May 16, 2020

Shieldpay: Putting the security of real-time payments under the spotlight 

Peter Janes
Shieldpay
Peter Janes
5 min
Peter Janes is Founder and CEO of Shieldpay, a secure payments solution which aims to eliminate not just peer-to-peer fraud but all payment fraud for bo...

Peter Janes is Founder and CEO of Shieldpay, a secure payments solution which aims to eliminate not just peer-to-peer fraud but all payment fraud for both consumers and businesses. Here Janes shares his insight into the world of faster payments and if there is a trade-off with security: 

Putting the security of real-time payments under the spotlight 

Visa CEO Al Kelly put real time payments under the spotlight last month when he voiced concerns about reliability especially in cases of disputed transactions. He questioned: “Does the consumer really need funds that much faster?”

Our culture seems to suggest so. In little over a decade we’ve become accustomed to organising most of our lives with a tap or a swipe; no longer is it good enough to get an Amazon delivery on the next day – we want it to greet us when we arrive home. Dating apps have shortened any number of exciting chance meetings into moments of scrolling on smartphones. Historic news races across the globe in minutes, and the shower-thoughts of world leaders land in the palms of our hands in an instant.

Kelly’s comments to an investor conference in New York must be put in context; the USA’s payments infrastructure is several steps behind the UK model, due to a range of reasons. In the UK, thanks to the Faster Payments initiative, we are long past the days where bank transactions were received on day one, checked by a human being on day two, and finally sent off on day three.

Consumers in the UK are used to the benefits of moving money much more quickly, but fraudsters have cashed in as well. With payments arriving within minutes, money can be in their accounts and spent again before a red flag has even been raised.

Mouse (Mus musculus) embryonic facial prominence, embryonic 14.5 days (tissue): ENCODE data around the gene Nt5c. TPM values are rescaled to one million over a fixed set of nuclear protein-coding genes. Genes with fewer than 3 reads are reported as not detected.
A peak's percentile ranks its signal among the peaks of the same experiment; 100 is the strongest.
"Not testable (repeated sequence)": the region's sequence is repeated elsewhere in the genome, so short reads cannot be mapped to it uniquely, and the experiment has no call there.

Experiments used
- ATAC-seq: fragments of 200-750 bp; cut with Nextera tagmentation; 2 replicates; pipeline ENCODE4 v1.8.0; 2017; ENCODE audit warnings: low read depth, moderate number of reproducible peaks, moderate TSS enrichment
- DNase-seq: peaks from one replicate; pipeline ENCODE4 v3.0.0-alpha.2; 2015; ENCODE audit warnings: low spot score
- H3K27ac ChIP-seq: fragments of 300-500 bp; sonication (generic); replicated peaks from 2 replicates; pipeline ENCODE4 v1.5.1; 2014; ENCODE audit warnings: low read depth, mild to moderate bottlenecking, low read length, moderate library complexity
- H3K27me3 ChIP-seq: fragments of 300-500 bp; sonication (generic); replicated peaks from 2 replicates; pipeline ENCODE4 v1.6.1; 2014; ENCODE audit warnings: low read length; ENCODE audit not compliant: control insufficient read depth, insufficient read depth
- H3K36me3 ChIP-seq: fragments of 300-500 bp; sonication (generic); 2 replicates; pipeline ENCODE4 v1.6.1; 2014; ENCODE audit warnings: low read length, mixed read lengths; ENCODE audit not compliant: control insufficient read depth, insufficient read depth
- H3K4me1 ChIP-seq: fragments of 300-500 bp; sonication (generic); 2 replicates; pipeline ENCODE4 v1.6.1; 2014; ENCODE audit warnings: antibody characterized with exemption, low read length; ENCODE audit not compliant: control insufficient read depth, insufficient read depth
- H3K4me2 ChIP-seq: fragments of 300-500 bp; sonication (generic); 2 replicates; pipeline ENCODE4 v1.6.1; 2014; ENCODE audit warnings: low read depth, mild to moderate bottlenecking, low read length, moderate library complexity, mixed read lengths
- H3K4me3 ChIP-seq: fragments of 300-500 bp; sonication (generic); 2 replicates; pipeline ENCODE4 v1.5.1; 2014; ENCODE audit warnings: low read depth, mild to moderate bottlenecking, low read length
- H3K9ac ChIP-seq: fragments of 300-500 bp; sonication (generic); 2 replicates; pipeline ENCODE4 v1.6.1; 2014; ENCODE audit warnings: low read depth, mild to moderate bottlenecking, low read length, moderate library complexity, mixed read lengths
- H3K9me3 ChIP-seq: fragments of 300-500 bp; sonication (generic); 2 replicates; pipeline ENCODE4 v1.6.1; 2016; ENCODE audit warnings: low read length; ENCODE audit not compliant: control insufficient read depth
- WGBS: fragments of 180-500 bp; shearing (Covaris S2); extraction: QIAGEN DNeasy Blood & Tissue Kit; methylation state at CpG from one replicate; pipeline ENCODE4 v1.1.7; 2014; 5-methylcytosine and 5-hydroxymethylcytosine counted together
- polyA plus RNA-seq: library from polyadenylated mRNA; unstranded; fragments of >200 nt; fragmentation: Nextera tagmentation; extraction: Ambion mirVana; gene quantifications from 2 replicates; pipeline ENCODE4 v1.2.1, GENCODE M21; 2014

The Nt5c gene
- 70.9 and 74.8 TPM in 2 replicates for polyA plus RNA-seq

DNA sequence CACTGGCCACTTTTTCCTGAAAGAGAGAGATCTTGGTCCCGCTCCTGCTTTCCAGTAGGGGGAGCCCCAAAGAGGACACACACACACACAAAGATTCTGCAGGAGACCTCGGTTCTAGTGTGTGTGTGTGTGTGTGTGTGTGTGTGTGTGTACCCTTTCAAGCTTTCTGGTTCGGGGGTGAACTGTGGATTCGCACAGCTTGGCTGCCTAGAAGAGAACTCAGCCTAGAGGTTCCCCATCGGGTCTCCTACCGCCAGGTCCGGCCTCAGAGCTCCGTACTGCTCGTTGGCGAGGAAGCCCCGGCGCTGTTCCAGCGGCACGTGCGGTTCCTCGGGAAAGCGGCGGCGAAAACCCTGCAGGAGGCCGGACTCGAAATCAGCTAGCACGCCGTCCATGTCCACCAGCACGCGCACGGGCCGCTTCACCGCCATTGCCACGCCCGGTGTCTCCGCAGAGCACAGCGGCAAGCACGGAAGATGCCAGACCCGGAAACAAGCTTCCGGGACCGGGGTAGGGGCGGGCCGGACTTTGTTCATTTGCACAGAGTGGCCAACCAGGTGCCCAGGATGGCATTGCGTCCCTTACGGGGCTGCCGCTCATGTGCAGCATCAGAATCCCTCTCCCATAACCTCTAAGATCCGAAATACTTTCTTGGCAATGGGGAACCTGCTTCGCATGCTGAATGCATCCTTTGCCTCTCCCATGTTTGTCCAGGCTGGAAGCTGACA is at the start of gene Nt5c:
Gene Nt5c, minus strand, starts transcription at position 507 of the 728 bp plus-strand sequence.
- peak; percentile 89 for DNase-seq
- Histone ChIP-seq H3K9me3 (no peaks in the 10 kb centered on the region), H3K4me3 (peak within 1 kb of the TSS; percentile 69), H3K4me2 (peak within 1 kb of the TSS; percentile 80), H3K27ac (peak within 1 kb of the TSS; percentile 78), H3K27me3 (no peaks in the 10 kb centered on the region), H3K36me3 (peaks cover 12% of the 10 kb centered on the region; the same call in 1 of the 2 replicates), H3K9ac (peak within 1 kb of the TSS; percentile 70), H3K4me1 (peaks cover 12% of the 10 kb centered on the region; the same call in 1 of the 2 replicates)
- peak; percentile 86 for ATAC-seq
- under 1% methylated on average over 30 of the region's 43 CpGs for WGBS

In the first year of implementing Faster Payments there was a 132% spike in fraudulent transactions which then continued to increase in following years. Just in 2018, due to ‘Authorised Push Payment’ scams, where unwitting consumers are duped into transferring money out of their accounts, £354 million was placed in the hands of fraudsters with only £83 million ever recovered. Just last month Which? reported that typically £674 is lost every minute to this crime , and according to research by my company, Shieldpay, half of people are put off from completing transactions online, for fear they’ll land straight into a fraudster’s pocket. 

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Banks that don’t have adequate technology to verify transactions risk driving away their customers and undermining our trust in the modern financial ecosystem. It’s vital that they get on board with protecting people’s money, quickly, as it circulates more and more quickly around our economy.

Historically, banks have dragged their feet when it comes to putting increased safeguards in place around payments but slowly and surely new protocols are coming into place. The issue is whether they go far enough. 

In May a new voluntary code which commits banks to a series of measures, including better levels of compensation for those who have been victims of APP fraud, came into play. A number of high street banks have signed up to the code but surely this isn’t the solution. 

The Confirmation of Payee System, which attempts to match an account holder’s name (rather than just an account number and sort code) before transferring funds, could go some way to combat fraud. However, the deadline for implementation has been kicked into March 2020 – millions of pounds will line fraudsters’ pockets before then. 

There is an urgent need for more to be done and it’s not only consumers who are put at risk by this. Businesses, making bigger, more frequent payments, stand to lose out even more. This is particularly important for firms that provide legal and professional services that have the unenviable responsibility of processing high value payments for clients.